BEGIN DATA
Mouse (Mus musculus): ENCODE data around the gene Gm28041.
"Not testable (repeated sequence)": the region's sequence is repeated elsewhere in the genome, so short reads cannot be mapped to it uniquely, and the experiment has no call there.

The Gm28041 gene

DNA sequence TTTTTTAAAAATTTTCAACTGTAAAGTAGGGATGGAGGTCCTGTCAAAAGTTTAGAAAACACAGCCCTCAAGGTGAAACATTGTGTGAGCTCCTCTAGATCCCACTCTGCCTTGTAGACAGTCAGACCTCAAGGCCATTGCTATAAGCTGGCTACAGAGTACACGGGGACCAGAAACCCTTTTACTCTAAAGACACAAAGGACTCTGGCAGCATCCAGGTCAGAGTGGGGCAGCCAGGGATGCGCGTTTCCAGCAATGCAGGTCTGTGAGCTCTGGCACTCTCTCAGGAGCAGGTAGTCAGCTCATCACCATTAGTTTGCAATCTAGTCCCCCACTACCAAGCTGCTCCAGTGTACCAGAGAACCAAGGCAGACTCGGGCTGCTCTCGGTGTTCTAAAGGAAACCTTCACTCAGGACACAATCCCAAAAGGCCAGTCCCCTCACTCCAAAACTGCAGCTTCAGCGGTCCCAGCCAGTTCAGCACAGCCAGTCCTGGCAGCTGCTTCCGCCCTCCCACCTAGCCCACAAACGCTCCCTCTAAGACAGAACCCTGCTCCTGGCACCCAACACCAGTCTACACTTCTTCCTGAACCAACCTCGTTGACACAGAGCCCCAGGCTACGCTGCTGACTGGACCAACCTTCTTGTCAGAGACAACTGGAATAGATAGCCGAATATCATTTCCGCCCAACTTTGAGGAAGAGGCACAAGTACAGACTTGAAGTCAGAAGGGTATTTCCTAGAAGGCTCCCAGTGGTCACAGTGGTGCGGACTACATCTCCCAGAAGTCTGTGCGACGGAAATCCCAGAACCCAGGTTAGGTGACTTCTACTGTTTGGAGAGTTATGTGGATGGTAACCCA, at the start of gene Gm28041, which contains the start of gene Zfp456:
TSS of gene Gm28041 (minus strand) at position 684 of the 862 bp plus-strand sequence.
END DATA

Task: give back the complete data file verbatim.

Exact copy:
Mouse (Mus musculus): ENCODE data around the gene Gm28041.
"Not testable (repeated sequence)": the region's sequence is repeated elsewhere in the genome, so short reads cannot be mapped to it uniquely, and the experiment has no call there.

The Gm28041 gene

DNA sequence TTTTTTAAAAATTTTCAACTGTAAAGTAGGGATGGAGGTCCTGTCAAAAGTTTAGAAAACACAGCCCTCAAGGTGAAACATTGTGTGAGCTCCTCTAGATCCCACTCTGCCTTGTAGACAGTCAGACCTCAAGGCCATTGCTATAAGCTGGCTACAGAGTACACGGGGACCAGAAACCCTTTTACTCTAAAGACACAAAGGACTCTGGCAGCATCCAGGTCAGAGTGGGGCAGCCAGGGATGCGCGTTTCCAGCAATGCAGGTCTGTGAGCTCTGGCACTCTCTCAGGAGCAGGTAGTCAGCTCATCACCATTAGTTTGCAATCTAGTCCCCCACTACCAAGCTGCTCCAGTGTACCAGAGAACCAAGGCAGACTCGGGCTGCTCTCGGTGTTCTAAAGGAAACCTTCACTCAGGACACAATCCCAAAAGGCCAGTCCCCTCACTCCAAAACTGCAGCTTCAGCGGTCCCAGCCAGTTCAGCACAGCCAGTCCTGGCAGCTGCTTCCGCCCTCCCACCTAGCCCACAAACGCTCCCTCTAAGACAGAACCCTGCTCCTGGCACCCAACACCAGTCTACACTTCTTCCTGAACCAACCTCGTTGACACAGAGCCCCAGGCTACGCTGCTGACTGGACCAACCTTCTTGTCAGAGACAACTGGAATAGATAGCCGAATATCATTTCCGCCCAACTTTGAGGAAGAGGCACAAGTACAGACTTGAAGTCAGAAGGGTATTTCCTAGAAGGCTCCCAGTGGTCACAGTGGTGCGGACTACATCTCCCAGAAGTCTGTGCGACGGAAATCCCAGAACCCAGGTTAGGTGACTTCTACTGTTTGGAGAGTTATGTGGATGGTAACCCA, at the start of gene Gm28041, which contains the start of gene Zfp456:
TSS of gene Gm28041 (minus strand) at position 684 of the 862 bp plus-strand sequence.